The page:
To fully analyze and grasp the situation will not lead to major organizational, political, and design breakthroughs, if we are not able to fully grasp the trajectory from thing as gathering places for spaces and discussion, from ‘matters of concern’:
“A heuristic use of the term ‘thing’ has also been adopted by Bruno Latour, who, after Heidegger, has worked to transform the semantic emphasis of ‘things’ from ‘matters of concern’. Drawing on older etymologies in which ‘thing’ denoted a gathering place, a space for discussion and negotiation; Latour has rehabilitated this sense of the term as a way out of the twin cul-de- sac of constructivism and objectivity”. (Rebecca Empson in THINKING THROUGH THINGS, Henare, Amiria, Martin Holbraad and Sari Wastell (eds). 2007. Thinking through Things: Theorising Artefacts Ethnographically. London and New York: Routledge. 248 pages. ISBN: 978-1-84472-071-2)
In Art and Agency, an Anthropological Theory, Alfred Gell puts emphasis “upon art as a form of instrumental action: the making of things as a means of influencing the thoughts and actions of others”. He defines volt sorcery as the “practice of inflicting harm on the prototype of an index by inflicting harm on the index, for example, sticking pins into a wax image of the prototype.” In Separating and Containing People and Things in Mongolia, Rebecca Empson writes: “… the doing involved in making things visible or invisible makes relations. In this sense vision’ becomes the tool by which relations are created”.
In a project like Hivenetworks things are made into Hive devices by the act of making them into Hive devices. The doing makes the transformation real, the performative act is critical. In this sense ‘coding’ becomes the tool by which relations are created. By removing the manufacturer’s software on the Asus WL-HDD and replacing it with the Hive firmware – “experimental Open Source software” – it becomes a different thing in more than a constructivist sense, a new object is created: “It is for this reason, for example, that the claim that when Cuban diviners say that powder is power they are speaking of a different powder (and a different power also) is not a ‘constructivist’ claim. To put it in Foucauldian terms, the point is not that the discursive claims (eg. ‘powder is power’) order reality in different ways – according to different ‘regimes of truth’ – but rather that they create new objects (e.g. powerful powder) in the very act of enunciating new concepts (eg. powerful powder)”.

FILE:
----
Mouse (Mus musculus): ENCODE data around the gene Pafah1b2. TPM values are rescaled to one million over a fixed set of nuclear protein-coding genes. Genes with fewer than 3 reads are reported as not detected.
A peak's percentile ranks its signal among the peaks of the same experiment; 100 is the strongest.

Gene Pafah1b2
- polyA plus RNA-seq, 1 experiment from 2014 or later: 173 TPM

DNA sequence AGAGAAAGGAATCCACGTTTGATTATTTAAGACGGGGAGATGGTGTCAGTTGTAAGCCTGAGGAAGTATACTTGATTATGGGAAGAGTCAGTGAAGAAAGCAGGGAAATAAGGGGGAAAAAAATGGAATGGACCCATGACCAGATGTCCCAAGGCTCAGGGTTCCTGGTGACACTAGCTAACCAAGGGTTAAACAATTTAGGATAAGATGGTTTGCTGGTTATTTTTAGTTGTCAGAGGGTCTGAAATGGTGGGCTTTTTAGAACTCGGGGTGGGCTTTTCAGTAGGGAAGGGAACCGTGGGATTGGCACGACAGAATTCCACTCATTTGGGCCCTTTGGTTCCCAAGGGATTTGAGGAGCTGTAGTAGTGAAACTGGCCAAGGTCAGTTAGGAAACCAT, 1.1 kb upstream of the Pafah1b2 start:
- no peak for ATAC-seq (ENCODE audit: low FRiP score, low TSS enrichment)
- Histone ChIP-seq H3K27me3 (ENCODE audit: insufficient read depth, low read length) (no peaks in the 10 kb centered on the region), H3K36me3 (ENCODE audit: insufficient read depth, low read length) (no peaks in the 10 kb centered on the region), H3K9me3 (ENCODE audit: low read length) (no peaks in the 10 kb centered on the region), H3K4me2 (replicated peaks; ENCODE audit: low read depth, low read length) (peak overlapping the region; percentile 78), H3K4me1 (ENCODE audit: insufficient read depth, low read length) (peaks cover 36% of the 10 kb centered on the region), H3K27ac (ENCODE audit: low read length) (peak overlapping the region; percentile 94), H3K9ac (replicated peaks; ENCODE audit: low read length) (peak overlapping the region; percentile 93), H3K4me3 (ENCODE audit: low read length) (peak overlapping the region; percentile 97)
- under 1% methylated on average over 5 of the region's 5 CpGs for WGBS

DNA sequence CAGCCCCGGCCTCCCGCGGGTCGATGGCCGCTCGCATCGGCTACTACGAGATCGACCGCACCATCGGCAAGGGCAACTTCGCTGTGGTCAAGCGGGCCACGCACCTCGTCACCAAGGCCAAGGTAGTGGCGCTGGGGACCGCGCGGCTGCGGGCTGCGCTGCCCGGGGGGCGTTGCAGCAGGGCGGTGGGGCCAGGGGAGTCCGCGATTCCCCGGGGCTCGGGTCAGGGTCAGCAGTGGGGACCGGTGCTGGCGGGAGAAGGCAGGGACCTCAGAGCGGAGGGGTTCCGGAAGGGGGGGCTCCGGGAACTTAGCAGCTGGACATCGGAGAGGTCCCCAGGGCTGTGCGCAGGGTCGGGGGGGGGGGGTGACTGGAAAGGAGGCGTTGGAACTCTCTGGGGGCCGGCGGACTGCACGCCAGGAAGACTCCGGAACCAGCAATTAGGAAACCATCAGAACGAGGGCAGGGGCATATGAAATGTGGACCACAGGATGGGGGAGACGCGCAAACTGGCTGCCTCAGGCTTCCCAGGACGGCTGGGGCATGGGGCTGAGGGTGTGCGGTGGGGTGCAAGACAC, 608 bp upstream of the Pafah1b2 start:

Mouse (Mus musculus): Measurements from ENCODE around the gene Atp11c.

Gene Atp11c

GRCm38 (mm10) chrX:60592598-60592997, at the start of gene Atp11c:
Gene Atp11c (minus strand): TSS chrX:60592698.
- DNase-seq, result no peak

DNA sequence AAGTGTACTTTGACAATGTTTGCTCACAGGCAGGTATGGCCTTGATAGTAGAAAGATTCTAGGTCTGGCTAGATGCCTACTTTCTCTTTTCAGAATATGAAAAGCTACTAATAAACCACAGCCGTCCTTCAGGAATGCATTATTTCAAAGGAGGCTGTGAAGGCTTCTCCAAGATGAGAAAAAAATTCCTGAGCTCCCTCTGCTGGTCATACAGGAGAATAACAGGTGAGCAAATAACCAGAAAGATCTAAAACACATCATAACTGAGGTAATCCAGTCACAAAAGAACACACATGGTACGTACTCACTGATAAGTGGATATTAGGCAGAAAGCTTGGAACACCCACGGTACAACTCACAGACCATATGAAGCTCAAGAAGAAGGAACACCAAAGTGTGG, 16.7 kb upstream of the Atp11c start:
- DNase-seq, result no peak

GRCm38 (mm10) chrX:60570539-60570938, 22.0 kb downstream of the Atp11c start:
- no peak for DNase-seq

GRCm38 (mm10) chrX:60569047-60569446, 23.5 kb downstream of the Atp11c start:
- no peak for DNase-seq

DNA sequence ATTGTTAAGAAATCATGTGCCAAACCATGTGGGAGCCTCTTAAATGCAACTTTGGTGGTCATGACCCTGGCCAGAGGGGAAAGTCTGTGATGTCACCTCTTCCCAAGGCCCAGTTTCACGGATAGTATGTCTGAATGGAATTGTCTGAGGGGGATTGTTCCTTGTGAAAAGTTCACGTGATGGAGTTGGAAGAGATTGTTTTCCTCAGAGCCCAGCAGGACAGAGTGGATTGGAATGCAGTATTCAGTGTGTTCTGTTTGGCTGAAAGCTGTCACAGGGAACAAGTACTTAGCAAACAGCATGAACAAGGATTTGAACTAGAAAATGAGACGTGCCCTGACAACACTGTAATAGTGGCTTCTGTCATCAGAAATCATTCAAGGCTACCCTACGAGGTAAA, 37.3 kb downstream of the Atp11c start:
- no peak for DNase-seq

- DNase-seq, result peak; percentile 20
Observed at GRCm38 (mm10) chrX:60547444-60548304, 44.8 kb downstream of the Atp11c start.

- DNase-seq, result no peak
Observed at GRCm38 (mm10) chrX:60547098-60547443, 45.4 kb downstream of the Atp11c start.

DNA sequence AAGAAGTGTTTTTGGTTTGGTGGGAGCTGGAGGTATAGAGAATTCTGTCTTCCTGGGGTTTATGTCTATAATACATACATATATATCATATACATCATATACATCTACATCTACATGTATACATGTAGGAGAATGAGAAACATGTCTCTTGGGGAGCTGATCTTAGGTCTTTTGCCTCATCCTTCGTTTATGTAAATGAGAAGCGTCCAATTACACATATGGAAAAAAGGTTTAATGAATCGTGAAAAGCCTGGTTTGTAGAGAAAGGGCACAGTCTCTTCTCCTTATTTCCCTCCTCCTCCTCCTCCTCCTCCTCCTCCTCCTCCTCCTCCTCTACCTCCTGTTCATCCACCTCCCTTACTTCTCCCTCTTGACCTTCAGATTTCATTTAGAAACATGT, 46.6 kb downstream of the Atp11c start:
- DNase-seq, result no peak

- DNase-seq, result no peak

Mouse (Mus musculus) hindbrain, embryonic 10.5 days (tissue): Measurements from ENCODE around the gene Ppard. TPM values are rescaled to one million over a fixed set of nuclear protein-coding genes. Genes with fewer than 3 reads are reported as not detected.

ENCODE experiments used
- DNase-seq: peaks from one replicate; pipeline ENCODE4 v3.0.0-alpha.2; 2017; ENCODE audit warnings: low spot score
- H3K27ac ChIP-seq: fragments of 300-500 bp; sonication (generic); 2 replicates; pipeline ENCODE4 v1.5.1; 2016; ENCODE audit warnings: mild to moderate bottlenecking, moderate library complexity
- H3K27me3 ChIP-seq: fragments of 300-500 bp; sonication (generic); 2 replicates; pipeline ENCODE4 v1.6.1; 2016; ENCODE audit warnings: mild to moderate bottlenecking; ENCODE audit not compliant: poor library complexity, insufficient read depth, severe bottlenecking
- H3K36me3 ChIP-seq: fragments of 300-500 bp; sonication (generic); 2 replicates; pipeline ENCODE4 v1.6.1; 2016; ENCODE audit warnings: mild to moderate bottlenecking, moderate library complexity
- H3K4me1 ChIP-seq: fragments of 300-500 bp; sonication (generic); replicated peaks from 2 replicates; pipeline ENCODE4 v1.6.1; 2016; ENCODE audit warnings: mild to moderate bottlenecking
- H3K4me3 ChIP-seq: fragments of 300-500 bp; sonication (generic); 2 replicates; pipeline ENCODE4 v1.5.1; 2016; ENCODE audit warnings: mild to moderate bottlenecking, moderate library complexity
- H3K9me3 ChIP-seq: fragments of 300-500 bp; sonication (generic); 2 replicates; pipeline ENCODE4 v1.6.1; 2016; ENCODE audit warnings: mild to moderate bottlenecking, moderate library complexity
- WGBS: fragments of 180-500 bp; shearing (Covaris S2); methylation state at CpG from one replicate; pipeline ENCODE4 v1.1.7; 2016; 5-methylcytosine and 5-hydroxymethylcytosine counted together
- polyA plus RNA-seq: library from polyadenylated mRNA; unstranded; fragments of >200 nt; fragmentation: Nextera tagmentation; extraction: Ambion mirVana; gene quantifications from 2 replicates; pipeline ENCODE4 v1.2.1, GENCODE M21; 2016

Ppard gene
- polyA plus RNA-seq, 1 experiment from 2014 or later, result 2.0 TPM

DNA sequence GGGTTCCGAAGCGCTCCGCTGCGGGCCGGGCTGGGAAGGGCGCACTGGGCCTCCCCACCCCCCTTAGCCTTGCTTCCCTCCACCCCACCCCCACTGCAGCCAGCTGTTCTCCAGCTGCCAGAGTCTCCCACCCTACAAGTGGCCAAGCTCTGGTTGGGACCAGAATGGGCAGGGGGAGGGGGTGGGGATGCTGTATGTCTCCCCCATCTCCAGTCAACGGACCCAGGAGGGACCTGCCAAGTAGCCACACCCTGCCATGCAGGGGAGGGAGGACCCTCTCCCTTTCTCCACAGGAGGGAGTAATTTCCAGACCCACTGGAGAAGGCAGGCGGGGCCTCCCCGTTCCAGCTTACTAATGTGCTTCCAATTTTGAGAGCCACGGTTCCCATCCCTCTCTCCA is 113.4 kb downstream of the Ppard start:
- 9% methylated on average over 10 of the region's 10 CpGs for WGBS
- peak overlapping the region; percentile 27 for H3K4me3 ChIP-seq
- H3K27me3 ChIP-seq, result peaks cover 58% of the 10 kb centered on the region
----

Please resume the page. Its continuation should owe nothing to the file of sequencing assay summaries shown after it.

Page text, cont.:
The ultimate aim of all creativity is the building! And the italics are original to Walter Gropius Manifesto of the Bahaus (April 1919): “Let us together desire, conceive and create the new building of the future, which will combine everything – architecture and sculpture and painting – in a single form….”
Building will become once again the core unit of design. For something has fundamentally changed; the very nature of information itself, no longer analogue, no longer digital, and not hybrid neither: buildings, cars and people can now be defined as information spaces.
Anthony Townsend, from Taub Urban Research Center, has been asked by the South Korean (in 2002) government to “turn an undeveloped parcel of land on the outskirts of Seoul into a city whose raison d’etre will be to produce and consume products and services based on new digital technologies.“ The main challenge lies in the realization that “half of designing a city is going to be information spaces that accompany it because lots of people will use this to navigate around.” Waiting rooms, he claims, become something of an anachronism because no one really waits anymore. Townsend claims that telecommunications in a city in 2012 is going to be a lot more complex: “The most interesting thing about it will be that you won’t be able to see it all at once because all these data structures, computational devices, digital networks and cyberspaces that are built upon those components will be invisible unless you have the password or unless you are a member of the group that is permitted to see them”. In such an environment, – a truly magic one – people themselves become information spaces. Building, cars people, and homes become information spaces that can be described in the same markup languages.” ( RVK Mapping Territory, Nettime 2003)